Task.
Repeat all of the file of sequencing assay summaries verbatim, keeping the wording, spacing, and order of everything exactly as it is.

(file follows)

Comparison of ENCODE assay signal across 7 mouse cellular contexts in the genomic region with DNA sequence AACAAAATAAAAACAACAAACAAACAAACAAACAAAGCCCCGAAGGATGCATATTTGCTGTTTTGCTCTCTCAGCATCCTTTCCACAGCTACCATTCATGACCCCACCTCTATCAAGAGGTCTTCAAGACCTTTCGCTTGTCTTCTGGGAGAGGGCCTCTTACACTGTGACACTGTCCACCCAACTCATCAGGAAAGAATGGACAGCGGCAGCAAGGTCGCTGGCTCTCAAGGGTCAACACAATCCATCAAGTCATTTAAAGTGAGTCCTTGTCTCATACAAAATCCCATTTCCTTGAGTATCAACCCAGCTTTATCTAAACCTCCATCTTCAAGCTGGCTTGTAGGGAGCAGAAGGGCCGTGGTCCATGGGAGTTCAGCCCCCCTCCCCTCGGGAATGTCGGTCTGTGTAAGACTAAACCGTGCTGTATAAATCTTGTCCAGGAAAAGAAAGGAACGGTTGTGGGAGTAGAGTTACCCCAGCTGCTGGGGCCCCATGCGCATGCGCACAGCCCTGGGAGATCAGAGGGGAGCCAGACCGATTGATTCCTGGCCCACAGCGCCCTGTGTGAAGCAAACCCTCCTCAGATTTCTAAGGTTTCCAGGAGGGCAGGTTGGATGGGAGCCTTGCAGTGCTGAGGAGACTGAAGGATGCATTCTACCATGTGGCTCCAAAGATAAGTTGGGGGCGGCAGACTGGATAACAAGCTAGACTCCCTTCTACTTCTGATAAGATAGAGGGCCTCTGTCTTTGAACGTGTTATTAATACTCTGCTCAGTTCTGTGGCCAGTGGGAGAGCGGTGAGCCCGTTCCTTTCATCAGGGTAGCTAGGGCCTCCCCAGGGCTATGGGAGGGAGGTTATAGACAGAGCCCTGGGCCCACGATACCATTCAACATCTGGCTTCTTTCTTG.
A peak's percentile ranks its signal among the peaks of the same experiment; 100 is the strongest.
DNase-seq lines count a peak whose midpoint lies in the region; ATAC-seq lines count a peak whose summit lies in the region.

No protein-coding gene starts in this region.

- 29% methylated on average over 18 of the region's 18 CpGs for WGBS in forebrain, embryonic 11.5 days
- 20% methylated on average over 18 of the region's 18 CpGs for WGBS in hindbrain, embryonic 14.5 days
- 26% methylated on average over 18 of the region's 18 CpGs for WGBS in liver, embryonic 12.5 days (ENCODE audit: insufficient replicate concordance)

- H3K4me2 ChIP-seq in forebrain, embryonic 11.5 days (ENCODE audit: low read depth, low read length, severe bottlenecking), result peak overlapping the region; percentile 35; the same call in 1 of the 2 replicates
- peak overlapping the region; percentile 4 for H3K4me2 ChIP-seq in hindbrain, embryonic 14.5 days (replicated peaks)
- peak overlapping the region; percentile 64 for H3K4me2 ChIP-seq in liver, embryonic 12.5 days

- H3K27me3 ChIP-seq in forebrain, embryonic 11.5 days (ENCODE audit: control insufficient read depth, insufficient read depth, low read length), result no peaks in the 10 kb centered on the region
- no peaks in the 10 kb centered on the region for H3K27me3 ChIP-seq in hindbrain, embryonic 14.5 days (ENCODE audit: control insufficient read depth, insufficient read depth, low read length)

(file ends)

Comparison of ENCODE assay signal across 7 mouse cellular contexts in the genomic region with DNA sequence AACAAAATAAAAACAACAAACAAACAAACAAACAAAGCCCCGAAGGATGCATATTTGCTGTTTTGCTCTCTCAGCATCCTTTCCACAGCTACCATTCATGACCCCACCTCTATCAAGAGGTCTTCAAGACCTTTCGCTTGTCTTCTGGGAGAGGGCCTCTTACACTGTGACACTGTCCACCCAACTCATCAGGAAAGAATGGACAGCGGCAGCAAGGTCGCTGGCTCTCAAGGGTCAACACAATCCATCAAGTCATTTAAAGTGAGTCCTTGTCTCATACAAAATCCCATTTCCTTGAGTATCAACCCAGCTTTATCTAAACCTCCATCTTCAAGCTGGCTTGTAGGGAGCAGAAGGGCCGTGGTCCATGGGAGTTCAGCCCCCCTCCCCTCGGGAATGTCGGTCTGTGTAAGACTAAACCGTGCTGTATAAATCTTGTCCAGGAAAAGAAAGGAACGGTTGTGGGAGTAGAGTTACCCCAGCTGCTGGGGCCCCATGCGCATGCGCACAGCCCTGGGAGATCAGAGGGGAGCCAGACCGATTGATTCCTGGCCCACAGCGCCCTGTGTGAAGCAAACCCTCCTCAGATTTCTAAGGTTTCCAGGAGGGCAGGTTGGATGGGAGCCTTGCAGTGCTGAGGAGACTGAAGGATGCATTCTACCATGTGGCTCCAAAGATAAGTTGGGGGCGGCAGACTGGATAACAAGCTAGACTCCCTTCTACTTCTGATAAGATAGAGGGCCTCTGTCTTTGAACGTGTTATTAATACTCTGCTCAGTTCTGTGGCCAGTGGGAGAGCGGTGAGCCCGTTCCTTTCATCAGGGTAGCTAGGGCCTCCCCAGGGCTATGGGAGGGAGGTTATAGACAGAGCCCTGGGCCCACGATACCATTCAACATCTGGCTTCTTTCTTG.
A peak's percentile ranks its signal among the peaks of the same experiment; 100 is the strongest.
DNase-seq lines count a peak whose midpoint lies in the region; ATAC-seq lines count a peak whose summit lies in the region.

No protein-coding gene starts in this region.

- 29% methylated on average over 18 of the region's 18 CpGs for WGBS in forebrain, embryonic 11.5 days
- 20% methylated on average over 18 of the region's 18 CpGs for WGBS in hindbrain, embryonic 14.5 days
- 26% methylated on average over 18 of the region's 18 CpGs for WGBS in liver, embryonic 12.5 days (ENCODE audit: insufficient replicate concordance)

- H3K4me2 ChIP-seq in forebrain, embryonic 11.5 days (ENCODE audit: low read depth, low read length, severe bottlenecking), result peak overlapping the region; percentile 35; the same call in 1 of the 2 replicates
- peak overlapping the region; percentile 4 for H3K4me2 ChIP-seq in hindbrain, embryonic 14.5 days (replicated peaks)
- peak overlapping the region; percentile 64 for H3K4me2 ChIP-seq in liver, embryonic 12.5 days

- H3K27me3 ChIP-seq in forebrain, embryonic 11.5 days (ENCODE audit: control insufficient read depth, insufficient read depth, low read length), result no peaks in the 10 kb centered on the region
- no peaks in the 10 kb centered on the region for H3K27me3 ChIP-seq in hindbrain, embryonic 14.5 days (ENCODE audit: control insufficient read depth, insufficient read depth, low read length)